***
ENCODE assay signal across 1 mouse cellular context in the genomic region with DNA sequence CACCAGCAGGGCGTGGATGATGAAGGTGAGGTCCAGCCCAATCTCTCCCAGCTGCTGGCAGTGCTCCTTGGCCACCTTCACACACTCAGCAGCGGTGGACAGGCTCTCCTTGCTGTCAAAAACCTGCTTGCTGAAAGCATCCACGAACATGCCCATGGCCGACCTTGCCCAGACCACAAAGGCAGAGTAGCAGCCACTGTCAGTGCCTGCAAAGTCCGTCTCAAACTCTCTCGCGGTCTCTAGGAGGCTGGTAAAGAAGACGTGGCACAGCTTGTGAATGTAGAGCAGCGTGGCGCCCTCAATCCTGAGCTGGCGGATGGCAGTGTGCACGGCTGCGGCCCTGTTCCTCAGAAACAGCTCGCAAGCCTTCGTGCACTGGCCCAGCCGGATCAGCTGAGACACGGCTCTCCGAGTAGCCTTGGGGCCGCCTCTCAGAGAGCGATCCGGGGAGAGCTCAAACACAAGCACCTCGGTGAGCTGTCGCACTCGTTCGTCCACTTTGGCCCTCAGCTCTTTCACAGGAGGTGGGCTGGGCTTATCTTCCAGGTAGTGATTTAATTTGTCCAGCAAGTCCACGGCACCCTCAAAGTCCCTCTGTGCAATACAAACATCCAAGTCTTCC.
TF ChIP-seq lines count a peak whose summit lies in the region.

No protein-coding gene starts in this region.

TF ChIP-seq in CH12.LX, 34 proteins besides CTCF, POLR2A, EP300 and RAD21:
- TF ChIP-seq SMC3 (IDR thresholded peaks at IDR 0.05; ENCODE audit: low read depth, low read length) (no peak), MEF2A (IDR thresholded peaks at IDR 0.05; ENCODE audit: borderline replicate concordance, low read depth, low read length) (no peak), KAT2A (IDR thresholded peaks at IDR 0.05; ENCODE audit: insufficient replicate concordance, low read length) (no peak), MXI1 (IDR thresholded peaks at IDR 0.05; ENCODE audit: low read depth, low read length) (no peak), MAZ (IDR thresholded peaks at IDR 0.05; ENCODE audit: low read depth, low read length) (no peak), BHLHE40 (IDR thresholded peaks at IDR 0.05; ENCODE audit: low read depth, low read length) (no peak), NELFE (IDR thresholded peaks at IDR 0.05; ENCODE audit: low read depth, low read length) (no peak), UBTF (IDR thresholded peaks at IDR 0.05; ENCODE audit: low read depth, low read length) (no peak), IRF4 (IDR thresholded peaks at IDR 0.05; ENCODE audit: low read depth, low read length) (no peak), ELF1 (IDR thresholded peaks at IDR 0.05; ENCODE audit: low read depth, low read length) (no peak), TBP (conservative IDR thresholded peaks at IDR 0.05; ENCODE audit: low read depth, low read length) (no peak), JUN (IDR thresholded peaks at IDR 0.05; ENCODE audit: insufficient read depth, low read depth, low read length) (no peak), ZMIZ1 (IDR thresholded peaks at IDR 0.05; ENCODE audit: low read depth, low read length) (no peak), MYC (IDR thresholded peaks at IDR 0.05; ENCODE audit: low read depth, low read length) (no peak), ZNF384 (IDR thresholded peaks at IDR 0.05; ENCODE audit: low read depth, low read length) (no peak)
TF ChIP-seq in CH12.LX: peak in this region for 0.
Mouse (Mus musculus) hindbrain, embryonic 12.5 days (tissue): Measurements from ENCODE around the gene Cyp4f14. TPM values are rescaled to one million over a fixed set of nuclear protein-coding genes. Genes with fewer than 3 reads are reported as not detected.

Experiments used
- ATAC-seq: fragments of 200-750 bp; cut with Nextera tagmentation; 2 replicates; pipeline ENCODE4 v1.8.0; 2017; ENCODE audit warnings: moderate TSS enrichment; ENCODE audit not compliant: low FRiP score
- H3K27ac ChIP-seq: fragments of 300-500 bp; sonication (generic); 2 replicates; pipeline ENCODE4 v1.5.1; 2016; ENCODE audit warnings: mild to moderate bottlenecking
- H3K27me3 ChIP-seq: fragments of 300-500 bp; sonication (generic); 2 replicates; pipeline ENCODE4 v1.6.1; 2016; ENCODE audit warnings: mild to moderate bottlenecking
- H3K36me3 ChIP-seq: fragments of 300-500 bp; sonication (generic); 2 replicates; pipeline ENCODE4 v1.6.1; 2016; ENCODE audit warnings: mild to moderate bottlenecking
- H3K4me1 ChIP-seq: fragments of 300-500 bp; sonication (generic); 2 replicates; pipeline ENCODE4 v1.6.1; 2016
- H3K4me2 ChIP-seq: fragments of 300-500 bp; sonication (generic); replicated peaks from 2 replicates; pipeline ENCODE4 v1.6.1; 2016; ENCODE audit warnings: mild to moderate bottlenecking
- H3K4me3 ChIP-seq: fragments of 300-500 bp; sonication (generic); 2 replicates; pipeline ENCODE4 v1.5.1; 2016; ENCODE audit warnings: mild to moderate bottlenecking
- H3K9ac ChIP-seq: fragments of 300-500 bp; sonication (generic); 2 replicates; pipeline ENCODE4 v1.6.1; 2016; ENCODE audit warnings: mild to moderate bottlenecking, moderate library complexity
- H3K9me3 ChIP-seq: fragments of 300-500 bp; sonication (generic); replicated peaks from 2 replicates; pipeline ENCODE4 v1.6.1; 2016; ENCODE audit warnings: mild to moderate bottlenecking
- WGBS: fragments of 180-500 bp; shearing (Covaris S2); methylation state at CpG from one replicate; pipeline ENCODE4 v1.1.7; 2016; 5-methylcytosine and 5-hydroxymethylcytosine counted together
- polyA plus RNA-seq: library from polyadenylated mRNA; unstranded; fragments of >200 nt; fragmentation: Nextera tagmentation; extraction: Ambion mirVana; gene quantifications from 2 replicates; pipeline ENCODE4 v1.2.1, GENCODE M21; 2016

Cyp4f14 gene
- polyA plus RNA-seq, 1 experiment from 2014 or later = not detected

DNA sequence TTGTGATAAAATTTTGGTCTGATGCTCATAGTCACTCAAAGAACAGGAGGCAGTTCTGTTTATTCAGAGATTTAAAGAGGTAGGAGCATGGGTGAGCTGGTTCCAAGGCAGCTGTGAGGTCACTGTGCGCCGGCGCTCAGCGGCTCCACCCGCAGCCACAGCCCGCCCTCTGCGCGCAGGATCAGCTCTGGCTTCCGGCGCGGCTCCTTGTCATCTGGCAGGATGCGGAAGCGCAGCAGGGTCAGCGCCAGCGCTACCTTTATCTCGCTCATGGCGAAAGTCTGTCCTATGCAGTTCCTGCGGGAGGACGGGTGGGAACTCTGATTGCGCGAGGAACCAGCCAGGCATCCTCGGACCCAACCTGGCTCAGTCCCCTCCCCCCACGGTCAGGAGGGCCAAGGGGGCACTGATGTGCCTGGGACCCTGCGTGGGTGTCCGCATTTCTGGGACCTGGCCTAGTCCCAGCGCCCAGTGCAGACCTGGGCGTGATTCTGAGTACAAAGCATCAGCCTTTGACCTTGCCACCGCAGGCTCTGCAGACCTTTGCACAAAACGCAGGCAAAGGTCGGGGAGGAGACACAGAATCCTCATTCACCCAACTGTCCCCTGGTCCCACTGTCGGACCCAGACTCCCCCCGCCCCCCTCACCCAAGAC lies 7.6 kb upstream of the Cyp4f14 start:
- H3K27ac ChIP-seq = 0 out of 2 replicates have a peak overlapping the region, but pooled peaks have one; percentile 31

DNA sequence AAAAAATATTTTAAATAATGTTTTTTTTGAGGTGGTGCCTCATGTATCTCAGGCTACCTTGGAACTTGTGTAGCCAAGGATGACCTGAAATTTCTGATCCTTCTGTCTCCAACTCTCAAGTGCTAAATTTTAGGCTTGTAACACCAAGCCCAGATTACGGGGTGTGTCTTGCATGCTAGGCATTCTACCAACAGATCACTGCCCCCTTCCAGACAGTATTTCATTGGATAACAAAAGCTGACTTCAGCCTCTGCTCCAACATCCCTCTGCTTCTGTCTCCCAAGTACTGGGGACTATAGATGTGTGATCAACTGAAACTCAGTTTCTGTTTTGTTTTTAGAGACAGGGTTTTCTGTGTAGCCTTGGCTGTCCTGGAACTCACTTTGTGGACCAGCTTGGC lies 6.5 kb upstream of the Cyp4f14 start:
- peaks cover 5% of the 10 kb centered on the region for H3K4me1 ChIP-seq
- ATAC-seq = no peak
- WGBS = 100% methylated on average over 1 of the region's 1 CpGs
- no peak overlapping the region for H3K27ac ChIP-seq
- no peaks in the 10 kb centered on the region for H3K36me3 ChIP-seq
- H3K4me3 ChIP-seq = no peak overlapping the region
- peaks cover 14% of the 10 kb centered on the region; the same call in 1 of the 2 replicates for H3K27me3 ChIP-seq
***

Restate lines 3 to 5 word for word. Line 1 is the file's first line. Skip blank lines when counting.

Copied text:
No protein-coding gene starts in this region.

TF ChIP-seq in CH12.LX, 34 proteins besides CTCF, POLR2A, EP300 and RAD21:
- TF ChIP-seq SMC3 (IDR thresholded peaks at IDR 0.05; ENCODE audit: low read depth, low read length) (no peak), MEF2A (IDR thresholded peaks at IDR 0.05; ENCODE audit: borderline replicate concordance, low read depth, low read length) (no peak), KAT2A (IDR thresholded peaks at IDR 0.05; ENCODE audit: insufficient replicate concordance, low read length) (no peak), MXI1 (IDR thresholded peaks at IDR 0.05; ENCODE audit: low read depth, low read length) (no peak), MAZ (IDR thresholded peaks at IDR 0.05; ENCODE audit: low read depth, low read length) (no peak), BHLHE40 (IDR thresholded peaks at IDR 0.05; ENCODE audit: low read depth, low read length) (no peak), NELFE (IDR thresholded peaks at IDR 0.05; ENCODE audit: low read depth, low read length) (no peak), UBTF (IDR thresholded peaks at IDR 0.05; ENCODE audit: low read depth, low read length) (no peak), IRF4 (IDR thresholded peaks at IDR 0.05; ENCODE audit: low read depth, low read length) (no peak), ELF1 (IDR thresholded peaks at IDR 0.05; ENCODE audit: low read depth, low read length) (no peak), TBP (conservative IDR thresholded peaks at IDR 0.05; ENCODE audit: low read depth, low read length) (no peak), JUN (IDR thresholded peaks at IDR 0.05; ENCODE audit: insufficient read depth, low read depth, low read length) (no peak), ZMIZ1 (IDR thresholded peaks at IDR 0.05; ENCODE audit: low read depth, low read length) (no peak), MYC (IDR thresholded peaks at IDR 0.05; ENCODE audit: low read depth, low read length) (no peak), ZNF384 (IDR thresholded peaks at IDR 0.05; ENCODE audit: low read depth, low read length) (no peak)